Lucas is also responsible for handling help desk requests on campus. These requests are channeled to an automated system that generates checklists designed to help the school's IT team manage the requests.

Lucas imports the help desk checklists into Windows Journal, highlights specific areas that need to be addressed in a complaint, and then, when he gathers his team to review requests, he connects his notebook to a projector and quickly shows everyone on the team what parts of the checklist need immediate attention.

DePauw is also in the process of adding Internet Protocol (IP)-enabled security cameras to parking lots and walkways throughout campus. Lucas has used his Tablet PC to store video clips that demonstrate camera perspectives when placed throughout the campus, both from an aerial view and from a camera's view. This allows his team to quickly decide the best locations for placing the cameras.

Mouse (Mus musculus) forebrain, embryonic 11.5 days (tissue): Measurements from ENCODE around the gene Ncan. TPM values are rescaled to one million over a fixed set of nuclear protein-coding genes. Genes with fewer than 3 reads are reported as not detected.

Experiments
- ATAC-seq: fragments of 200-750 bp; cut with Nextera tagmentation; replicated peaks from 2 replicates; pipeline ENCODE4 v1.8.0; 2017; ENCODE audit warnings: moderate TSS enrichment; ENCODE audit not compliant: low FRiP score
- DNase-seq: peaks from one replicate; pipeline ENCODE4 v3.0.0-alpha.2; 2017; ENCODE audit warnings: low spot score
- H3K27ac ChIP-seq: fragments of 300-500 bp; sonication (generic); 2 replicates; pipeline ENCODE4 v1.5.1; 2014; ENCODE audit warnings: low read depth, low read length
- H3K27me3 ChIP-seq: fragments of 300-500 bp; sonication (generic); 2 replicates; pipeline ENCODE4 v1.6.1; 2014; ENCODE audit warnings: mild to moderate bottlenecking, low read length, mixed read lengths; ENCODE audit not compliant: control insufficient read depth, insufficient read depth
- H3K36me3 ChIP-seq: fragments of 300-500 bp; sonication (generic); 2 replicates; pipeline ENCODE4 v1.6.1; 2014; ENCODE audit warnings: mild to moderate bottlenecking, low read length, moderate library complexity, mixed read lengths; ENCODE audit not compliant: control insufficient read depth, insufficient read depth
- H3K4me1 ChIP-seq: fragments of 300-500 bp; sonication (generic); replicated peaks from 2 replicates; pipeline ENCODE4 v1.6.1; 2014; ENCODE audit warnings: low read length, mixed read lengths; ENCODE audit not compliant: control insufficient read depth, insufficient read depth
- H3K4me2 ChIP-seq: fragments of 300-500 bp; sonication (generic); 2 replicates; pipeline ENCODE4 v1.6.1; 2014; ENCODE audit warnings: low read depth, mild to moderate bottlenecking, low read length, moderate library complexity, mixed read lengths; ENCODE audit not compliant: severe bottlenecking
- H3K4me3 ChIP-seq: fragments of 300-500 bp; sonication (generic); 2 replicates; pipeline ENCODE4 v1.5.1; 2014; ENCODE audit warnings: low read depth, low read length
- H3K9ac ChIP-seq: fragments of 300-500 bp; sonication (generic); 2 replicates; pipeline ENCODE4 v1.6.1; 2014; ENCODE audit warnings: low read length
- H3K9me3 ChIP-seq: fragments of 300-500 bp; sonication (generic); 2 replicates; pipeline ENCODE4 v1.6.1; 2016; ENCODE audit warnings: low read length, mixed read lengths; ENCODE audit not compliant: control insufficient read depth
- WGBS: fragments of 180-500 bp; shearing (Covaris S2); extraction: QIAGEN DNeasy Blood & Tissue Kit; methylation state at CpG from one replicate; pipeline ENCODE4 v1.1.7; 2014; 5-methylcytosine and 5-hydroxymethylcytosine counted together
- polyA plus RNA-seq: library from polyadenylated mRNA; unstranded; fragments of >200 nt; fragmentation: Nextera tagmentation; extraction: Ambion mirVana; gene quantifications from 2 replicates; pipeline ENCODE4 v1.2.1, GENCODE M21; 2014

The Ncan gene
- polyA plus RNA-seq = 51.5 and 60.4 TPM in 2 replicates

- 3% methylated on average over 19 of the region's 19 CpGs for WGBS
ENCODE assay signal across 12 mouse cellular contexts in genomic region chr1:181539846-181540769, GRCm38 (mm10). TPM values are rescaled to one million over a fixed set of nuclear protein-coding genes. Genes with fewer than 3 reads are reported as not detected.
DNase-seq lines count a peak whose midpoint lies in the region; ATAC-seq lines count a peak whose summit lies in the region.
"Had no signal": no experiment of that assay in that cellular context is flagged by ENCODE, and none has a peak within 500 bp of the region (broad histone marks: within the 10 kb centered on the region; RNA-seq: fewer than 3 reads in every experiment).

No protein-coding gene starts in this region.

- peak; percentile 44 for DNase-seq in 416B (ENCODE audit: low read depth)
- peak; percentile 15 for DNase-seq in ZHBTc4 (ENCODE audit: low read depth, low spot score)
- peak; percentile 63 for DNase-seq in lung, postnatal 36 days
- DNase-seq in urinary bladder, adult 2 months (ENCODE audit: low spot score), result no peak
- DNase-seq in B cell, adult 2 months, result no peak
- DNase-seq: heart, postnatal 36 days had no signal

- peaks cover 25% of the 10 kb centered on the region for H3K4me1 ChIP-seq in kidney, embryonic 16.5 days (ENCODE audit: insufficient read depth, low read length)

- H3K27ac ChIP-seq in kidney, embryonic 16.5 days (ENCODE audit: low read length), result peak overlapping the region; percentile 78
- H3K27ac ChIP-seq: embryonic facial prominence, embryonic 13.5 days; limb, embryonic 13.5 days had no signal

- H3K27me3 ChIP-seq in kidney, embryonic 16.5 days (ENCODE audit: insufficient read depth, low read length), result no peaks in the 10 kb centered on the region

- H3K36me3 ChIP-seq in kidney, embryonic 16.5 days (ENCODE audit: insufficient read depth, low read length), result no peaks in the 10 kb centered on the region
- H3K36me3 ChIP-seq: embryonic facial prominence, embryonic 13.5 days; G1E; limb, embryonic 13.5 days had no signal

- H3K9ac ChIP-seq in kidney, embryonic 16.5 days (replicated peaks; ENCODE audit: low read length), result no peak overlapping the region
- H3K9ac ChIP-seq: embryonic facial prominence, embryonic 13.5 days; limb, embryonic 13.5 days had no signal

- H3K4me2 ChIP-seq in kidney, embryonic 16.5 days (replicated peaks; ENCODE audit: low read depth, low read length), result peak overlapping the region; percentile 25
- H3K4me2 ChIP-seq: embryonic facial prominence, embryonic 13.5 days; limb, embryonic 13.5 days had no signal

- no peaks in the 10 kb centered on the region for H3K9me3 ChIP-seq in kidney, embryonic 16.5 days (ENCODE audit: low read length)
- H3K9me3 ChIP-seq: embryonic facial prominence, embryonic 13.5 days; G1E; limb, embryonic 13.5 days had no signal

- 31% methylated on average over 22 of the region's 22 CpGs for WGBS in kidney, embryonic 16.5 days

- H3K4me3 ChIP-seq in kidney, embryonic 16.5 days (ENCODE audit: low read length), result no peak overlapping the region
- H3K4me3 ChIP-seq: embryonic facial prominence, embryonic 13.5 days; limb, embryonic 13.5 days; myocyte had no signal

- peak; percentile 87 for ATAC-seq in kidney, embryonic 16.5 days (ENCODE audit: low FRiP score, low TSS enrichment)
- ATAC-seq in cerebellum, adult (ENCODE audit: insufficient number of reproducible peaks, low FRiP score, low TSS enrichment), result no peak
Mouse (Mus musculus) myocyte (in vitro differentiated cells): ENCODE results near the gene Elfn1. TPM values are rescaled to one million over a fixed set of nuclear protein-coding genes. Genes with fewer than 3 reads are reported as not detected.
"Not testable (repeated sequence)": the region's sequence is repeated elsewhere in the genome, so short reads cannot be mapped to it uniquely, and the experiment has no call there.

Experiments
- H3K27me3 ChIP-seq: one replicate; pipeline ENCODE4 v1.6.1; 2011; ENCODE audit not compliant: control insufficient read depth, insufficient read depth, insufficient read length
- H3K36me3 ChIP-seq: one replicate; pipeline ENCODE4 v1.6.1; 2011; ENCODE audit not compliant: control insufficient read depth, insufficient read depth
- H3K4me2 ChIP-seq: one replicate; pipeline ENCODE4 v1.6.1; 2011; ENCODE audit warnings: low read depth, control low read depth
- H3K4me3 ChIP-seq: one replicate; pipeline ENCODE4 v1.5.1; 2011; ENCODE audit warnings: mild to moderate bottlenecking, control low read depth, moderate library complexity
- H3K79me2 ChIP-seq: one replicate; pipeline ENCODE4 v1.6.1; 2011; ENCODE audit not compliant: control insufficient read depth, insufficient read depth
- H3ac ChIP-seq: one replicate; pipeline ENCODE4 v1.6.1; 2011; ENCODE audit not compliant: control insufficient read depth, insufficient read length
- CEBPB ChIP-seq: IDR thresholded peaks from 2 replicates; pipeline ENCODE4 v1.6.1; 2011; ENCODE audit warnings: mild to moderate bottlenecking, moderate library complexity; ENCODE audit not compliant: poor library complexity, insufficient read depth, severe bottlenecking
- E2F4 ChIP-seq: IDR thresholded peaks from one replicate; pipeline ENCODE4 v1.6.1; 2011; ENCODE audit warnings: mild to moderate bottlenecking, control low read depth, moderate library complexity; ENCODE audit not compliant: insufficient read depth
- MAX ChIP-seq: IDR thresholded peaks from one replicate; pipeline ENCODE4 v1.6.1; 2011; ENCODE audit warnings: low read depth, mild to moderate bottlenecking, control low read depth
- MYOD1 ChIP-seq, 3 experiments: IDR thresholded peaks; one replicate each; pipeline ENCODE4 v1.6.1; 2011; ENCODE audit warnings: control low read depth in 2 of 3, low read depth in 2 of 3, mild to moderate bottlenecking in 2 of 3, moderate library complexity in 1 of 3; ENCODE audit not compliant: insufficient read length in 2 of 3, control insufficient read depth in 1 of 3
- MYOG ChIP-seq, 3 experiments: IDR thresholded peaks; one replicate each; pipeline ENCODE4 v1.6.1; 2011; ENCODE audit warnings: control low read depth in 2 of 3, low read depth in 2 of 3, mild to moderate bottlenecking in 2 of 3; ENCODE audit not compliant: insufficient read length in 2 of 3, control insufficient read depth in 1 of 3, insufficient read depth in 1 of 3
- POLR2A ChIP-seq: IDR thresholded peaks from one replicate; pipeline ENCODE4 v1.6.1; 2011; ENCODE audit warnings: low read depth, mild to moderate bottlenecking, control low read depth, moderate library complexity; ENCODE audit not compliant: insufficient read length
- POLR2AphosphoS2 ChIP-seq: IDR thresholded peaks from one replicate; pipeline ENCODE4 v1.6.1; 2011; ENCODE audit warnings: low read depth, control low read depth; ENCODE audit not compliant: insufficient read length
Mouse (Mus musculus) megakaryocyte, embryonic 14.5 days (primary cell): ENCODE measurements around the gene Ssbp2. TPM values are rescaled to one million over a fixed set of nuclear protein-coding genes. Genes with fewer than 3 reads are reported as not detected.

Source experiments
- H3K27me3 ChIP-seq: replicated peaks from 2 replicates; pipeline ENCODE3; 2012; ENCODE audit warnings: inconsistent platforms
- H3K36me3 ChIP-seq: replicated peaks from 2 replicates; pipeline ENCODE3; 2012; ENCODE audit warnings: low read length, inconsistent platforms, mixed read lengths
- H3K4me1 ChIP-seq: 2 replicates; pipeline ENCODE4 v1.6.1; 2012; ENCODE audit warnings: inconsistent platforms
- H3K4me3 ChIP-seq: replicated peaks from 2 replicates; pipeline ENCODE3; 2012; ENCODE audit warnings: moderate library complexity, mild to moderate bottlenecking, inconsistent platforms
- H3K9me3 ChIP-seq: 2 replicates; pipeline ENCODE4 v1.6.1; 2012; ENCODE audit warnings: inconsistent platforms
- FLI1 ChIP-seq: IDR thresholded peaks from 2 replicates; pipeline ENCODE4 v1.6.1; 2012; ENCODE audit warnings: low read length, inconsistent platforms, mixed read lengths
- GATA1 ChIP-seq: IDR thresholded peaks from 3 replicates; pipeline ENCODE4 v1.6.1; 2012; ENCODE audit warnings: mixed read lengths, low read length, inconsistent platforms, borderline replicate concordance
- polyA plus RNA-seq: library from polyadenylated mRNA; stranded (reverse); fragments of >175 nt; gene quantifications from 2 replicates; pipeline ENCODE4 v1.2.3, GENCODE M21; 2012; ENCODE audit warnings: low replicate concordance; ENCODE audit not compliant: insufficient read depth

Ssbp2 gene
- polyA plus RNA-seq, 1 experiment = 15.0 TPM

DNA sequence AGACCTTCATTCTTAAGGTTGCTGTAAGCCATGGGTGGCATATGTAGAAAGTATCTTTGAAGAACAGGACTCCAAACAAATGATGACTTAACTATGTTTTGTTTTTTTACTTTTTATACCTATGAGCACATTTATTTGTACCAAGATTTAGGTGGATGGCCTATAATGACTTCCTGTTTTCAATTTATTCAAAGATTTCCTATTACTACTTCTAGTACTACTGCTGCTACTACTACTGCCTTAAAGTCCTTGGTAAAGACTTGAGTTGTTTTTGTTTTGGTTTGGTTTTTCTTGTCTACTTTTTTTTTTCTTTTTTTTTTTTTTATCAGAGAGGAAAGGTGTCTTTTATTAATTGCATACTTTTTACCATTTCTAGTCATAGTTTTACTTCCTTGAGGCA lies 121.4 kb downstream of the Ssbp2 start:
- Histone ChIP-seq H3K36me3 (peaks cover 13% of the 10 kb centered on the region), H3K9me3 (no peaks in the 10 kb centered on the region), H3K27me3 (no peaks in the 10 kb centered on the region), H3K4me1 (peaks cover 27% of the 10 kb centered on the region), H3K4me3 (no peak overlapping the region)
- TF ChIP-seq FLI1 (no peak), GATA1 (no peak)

“I can't properly explain how useful this software is,” Lucas says. “I used to just use a pad of paper to take notes. This translates my written notes into text, keeps me organized and makes me a better manager. I couldn't imagine working without it anymore.”

Students Going Paperless

Colleges across the country have been encouraging students to use these programs to help them become better organized and to go paperless.

Ben Frederick, who graduated from DePauw University in May 2005 with a bachelor's degree in computer science, began using note-taking software as a freshman – first on a pocket PC with a pluggable keyboard, and then with a Tablet PC utilizing OneNote.

“The advantages I was afforded by OneNote were many. For one, I was always able to read my notes, whether I scribbled via the touch screen and had them translated to script, or whether I simply typed them out. I was able to quickly capture images from the Web related to what professors were talking about. I also had the ability, which I now feel I underutilized, to simply make and insert recordings of lectures into OneNote,” says Frederick.